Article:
As soon as the plasma transfusion had been completed and Lost In The Fog’s clotting times had been rechecked to make sure the PTT had returned to the normal range, Dr. Mary Beth Whitcomb, a specialist in equine ultrasound and chief of the VMTH Equine Ultrasound Service repeated the ultrasound examination and performed the delicate ultrasound-guided biopsy with an 8-inch long biopsy needle introduced through a tiny incision in Lost In The Fog’s body wall on his left side. Dr. Whitcomb’s examination confirmed Dr. Magdesian’s findings of a cauliflower-like mass in the spleen, approximately 25cm cranial to caudal (front to back) by 35cm dorsal to ventral (top to bottom) by 20cm deep (outside to inside). Lost In The Fog tolerated the splenic biopsy procedure well and did not suffer any hemorrhage or other complications. He was returned to his stall in the ICU unit where he was maintained on intravenous fluids and had his condition monitored intensively.
While awaiting the results of the splenic biopsy, Dr. Magdesian assembled a team of specialists in equine abdominal surgery, equine anesthesia, and equine oncology to develop a plan to further explore Lost In The Fog’s abdomen in order to determine whether the mass had spread beyond the spleen. In addition, this same group developed a tentative plan for surgical removal of the spleen, and potentially other tumors, if that was judged to be feasible. When preliminary histopathology results confirming that the splenic mass was indeed a lymphosarcoma were reported on 8/16/06, plans were made to hold Lost In The Fog off feed overnight on 8/17/06 to facilitate a standing exploratory laparoscopic examination of his abdomen on Friday, August 18th. Two equine anesthesia specialists, Dr. Robert Brosnan and Dr. Eugene Steffey, chief of the VMTH Anesthesia Service, planned and implemented a protocol for sedation and analgesia, while Dr. Larry Galuppo, chief of the Equine Surgery Service, his equine abdominal surgery specialist colleague, and Dr. Dechant, performed the laparoscopic examination, assisted by Dr. Anderson. Dr. Galuppo was one of the early pioneers of this procedure in the horse, describing normal and abnormal findings in articles published in widely read veterinary journals during the early 1990’s and in presentations at conferences for equine surgery specialists.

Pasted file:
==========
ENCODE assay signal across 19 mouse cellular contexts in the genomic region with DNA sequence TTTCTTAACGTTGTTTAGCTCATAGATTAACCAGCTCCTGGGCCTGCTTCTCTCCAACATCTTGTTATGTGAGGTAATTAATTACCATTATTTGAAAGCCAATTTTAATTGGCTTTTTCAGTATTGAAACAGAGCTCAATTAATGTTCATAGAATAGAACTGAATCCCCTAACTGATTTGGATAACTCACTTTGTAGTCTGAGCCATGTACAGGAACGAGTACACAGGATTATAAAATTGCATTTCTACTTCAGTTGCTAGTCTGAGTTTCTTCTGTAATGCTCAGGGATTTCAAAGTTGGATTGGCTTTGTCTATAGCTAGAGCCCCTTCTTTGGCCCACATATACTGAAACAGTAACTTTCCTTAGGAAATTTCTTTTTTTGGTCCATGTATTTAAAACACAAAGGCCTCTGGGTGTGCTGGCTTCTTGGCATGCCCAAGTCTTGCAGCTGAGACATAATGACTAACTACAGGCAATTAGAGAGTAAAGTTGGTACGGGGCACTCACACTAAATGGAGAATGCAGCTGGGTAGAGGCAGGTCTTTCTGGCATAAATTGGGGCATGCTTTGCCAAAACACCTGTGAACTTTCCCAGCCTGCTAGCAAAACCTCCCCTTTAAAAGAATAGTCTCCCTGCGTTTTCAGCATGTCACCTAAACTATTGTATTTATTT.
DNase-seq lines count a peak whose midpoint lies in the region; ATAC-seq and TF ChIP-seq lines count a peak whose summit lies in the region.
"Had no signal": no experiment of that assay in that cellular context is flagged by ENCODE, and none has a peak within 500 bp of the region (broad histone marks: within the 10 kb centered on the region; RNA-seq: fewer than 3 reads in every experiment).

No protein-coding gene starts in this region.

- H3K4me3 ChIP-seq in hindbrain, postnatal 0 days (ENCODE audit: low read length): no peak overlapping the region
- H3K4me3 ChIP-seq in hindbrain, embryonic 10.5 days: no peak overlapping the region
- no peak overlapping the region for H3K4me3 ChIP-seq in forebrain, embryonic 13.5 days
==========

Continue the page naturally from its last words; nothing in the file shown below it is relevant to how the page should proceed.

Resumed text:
Lost In The Fog was sedated, placed in the standing stocks in the Equine Surgery suite, his flanks were clipped and prepared for aseptic surgery, and local anesthetic was infiltrated into the areas on each of his flanks where the small surgical incisions would later be made. Additional amounts of sedative and analgesic drugs were administered intravenously via an IV catheter to assure Lost In The Fog’s comfort during the procedure. After creating the portal for introduction of the laparoscopic instruments, Lost In The Fog’s abdomen was distended with carbon dioxide, a sterilized telescopic video camera (laparoscope) was introduced, and the interior of the abdomen was systematically examined while viewing the image on a large video monitor. The laparoscopic examination revealed two masses that had not been visible during the earlier ultrasound examination. One mass was 25 to 30 cm in front of the left kidney, while the second was located at the base of the cecum high on the right side and measured 25 x 30 centimeters. Multiple biopsy samples were collected from the latter mass under direct laparoscopic visualization and submitted for histopathologic examination, as for the biopsy sample previously collected from the spleen. Lost In The Fog handled the laparoscopic procedure well, recovered uneventfully, and was released from the hospital into the care of Mr. Gilchrist and Dr. Smith, the referring veterinarian, on Sunday, August 20th, while awaiting the final results of the specialized tests being performed on the biopsy samples.